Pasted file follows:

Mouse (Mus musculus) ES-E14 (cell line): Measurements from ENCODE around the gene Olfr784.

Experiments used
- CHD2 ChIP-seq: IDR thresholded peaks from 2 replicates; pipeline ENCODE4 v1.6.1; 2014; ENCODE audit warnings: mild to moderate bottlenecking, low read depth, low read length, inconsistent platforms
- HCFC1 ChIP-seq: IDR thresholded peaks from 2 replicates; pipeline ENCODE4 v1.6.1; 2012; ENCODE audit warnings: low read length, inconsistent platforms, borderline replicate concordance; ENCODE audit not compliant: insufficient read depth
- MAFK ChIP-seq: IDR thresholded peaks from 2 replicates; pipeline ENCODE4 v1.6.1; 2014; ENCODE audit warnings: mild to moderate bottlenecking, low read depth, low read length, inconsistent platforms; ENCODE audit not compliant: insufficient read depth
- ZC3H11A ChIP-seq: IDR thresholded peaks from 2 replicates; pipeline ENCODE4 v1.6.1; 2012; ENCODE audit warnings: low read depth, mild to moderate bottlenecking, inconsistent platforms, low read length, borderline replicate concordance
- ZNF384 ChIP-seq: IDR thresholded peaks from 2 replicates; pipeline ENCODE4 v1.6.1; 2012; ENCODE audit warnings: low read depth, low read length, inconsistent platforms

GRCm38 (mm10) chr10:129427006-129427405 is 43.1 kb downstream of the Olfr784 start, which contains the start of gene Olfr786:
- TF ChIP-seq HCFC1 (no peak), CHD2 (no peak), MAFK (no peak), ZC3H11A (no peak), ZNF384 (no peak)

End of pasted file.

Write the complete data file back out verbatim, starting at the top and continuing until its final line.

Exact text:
Mouse (Mus musculus) ES-E14 (cell line): Measurements from ENCODE around the gene Olfr784.

Experiments used
- CHD2 ChIP-seq: IDR thresholded peaks from 2 replicates; pipeline ENCODE4 v1.6.1; 2014; ENCODE audit warnings: mild to moderate bottlenecking, low read depth, low read length, inconsistent platforms
- HCFC1 ChIP-seq: IDR thresholded peaks from 2 replicates; pipeline ENCODE4 v1.6.1; 2012; ENCODE audit warnings: low read length, inconsistent platforms, borderline replicate concordance; ENCODE audit not compliant: insufficient read depth
- MAFK ChIP-seq: IDR thresholded peaks from 2 replicates; pipeline ENCODE4 v1.6.1; 2014; ENCODE audit warnings: mild to moderate bottlenecking, low read depth, low read length, inconsistent platforms; ENCODE audit not compliant: insufficient read depth
- ZC3H11A ChIP-seq: IDR thresholded peaks from 2 replicates; pipeline ENCODE4 v1.6.1; 2012; ENCODE audit warnings: low read depth, mild to moderate bottlenecking, inconsistent platforms, low read length, borderline replicate concordance
- ZNF384 ChIP-seq: IDR thresholded peaks from 2 replicates; pipeline ENCODE4 v1.6.1; 2012; ENCODE audit warnings: low read depth, low read length, inconsistent platforms

GRCm38 (mm10) chr10:129427006-129427405 is 43.1 kb downstream of the Olfr784 start, which contains the start of gene Olfr786:
- TF ChIP-seq HCFC1 (no peak), CHD2 (no peak), MAFK (no peak), ZC3H11A (no peak), ZNF384 (no peak)